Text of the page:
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The Great Escape (Part 5)

JEFF RAMSAY
We left off in the first week of September 1963 with MK fugitives Arthur Goldreich and Harold Wolpe in protective custody at Francistown Prison, where they were eagerly awaiting the prospect being airlifted to Tanganyika (Tanzania) by Bechuanaland Safari Airways pilot Nash.

This was in the aftermath of the August 29, 1963 bombing of East Africa Airways Dakota VPKJT at Francistown Aerodrome, which had been chartered by the ANC to evacuate the pair and other political refugees to Dar-es-Salaam.

On the morning of their anticipated departure, Wolpe decided to get in touch by phone with Nash’s boss in Lobatse, Captain Bartuane, who bluntly informed him that: “I don’t know anything about this arrangement”.

Shortly thereafter the DC, Steenkamp, arrived at the prison to confirm the worst: “I’ve had word with our intelligence that Nash has just flown in from Jan Smuts [now O.R. Tambo] Airport in Johannesburg.” Intelligence further confirmed that not only had Nash been offered £10,000 to fly Goldreich and Wolpe back to South Africa, but that he had been further enticed by the offer of a licence to set up in his own air charter company.

With the world watching, in no small measure due to reporting by the BBC and Allister Sparks for the Rand Daily Mail, Goldreich and Wolpe had little option but to spend the next few days reading and playing cricket at the prison, while giving access to a few trusted individuals. 

One of those who was allowed to contact the pair was George Clay, a South African journalist who flew in from Dar- es-Salaam representing the American National Broadcasting Company (NBC) network, who brought with him his own get out of jail plan. Clay told Goldreich and Wolpe that NBC was prepared to pay the cost of an aircraft to fly them out if they would in turn agree to give him an exclusive film interview.

With genuine fears that even their prison sanctuary could be compromised by Apartheid agents, Goldreich and Wolpe were increasingly desperate to find a way out. After Clay reassured them that they would not be expected to divulge any information that might put others or their movement at risk, they agreed to take up the NBC offer. Clay then made arrangements for a Dar-es-Salaam-based charter pilot named Tim Bally to fly down in a six-seater aircraft. Bally was approaching Mbeya airfield in Southern Tanganyika on the morning of September 6, 1963 when one of his planes two engines failed, forcing him to make a crash landing.

While Bally was unhurt the plane was extensively damaged.

Within an hour of the crash the news had reached Francistown. Goldreich and Wolpe were called to the warden’s office who reportedly

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informed them that: “We have been told by the Rand Daily Mail of the crash of the plane said to be coming here to fly the two of you out” further adding “you two are obviously bad news.”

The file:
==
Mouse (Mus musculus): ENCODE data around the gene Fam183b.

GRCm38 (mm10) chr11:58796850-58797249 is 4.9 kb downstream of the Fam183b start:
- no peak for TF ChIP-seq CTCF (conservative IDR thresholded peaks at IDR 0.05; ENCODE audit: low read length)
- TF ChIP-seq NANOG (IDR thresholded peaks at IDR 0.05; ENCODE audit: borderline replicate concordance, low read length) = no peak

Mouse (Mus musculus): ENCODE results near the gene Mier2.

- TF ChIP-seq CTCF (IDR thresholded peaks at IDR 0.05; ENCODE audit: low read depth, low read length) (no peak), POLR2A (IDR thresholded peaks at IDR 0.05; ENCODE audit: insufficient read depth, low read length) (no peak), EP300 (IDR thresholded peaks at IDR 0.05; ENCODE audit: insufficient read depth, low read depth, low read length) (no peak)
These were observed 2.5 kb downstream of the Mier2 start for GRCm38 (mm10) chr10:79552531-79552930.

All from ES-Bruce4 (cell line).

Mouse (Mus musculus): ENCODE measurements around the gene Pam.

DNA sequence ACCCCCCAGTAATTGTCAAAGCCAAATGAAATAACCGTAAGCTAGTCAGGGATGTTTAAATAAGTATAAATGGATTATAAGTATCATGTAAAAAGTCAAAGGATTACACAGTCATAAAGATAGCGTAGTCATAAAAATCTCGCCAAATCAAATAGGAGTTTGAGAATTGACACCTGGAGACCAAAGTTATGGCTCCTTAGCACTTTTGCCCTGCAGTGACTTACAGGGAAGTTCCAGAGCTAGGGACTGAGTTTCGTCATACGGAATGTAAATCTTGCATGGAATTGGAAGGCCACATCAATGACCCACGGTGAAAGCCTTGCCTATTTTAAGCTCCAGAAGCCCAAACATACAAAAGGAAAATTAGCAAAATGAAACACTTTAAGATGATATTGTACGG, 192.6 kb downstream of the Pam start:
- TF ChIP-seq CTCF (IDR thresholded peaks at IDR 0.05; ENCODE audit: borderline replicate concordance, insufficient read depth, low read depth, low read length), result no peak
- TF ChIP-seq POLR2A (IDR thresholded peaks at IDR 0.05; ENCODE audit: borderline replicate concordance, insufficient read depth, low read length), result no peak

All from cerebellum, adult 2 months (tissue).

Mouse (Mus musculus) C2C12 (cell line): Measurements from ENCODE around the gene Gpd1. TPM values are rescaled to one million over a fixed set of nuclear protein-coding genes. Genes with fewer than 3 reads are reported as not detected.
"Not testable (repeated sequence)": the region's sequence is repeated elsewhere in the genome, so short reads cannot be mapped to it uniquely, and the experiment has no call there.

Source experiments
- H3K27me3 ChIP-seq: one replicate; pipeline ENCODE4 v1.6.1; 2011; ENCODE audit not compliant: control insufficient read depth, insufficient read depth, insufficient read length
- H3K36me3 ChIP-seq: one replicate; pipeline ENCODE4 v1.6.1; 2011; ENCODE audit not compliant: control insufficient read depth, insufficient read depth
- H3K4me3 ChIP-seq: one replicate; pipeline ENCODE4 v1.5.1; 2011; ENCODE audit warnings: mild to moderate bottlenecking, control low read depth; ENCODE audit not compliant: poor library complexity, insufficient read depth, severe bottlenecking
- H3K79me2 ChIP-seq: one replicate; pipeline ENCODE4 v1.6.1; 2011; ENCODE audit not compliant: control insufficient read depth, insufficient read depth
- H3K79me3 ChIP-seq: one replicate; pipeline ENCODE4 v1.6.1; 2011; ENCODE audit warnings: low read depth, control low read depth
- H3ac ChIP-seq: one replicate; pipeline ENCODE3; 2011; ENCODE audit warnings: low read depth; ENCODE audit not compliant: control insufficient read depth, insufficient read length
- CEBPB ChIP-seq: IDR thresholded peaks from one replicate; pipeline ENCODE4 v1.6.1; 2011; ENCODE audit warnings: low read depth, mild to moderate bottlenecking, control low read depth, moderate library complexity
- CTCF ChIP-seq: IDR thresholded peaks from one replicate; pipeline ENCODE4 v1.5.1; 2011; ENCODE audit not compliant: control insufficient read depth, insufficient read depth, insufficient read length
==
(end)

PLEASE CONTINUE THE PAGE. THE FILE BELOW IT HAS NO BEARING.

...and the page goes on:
While no proof of sabotage emerged from the incident, news accounts at the time noted that the civil aviation authorities in Nairobi has said that: “they had received a threatening cable on Wednesday night from Parkview, Johannesburg, warning that any aircraft ferrying from Francistown would be shot down or burnt on the ground.” The cable, signed “Bwana Ndge” [i.e. from Kiswahili ‘ndege’ meaning bird or aircraft], further threatened “Please stop East Africa Airways interfering with our Communist criminals.”

It now seemed that no commercial aviation company would risk evacuating Goldreich and Wolpe, but neither Clay nor Bally were prepared to give up. Working together two Lusaka based journalists, Oliver Carruthers and Dick Hall of the Northern Rhodesian [Zambia] Financial Mail, a new plan was conceived involving two planes, which would initially both land in Bulawayo, Southern Rhodesia (Zimbabwe).

From Bulawayo the first plane proceeded to Francistown with Clay and a film crew, while the second plane, piloted by Bally remained behind waiting for word that it was safe to fetch Goldreich and Wolpe.

To become operational details of the plan would ultimately need the quiet support of Steenkamp and the local police chief Inspector Knight, local “pipeline” operators such as Fish Keitseng and Anderson Tshepe.

At an initial planning meeting inside the prison, Clay observed:

“Once I told Bally that the passengers could not land in any of the countries making up the Central African Federation [i.e. Nyasaland (Malawi) and Northern and Southern Rhodesia] because of problems with the police there, he worked out a route. He said he could not fly over Northern Rhodesia without coming down to refuel, and we all know if the Rhodesian police got their hands on the two of you would be sent back to South Africa tout de suite. The distance is too great. He suggested the best way would be to fly to a small town just inside the Bechuanaland border, where he could refuel. It is a place called Kasane.”

Steenkamp: “We’ve got a forest ranger there, a thoroughly reliable man whom I could contact and make sure that he is around when the plane lands. But I will need to have some idea of the timing.”

(to be continued)



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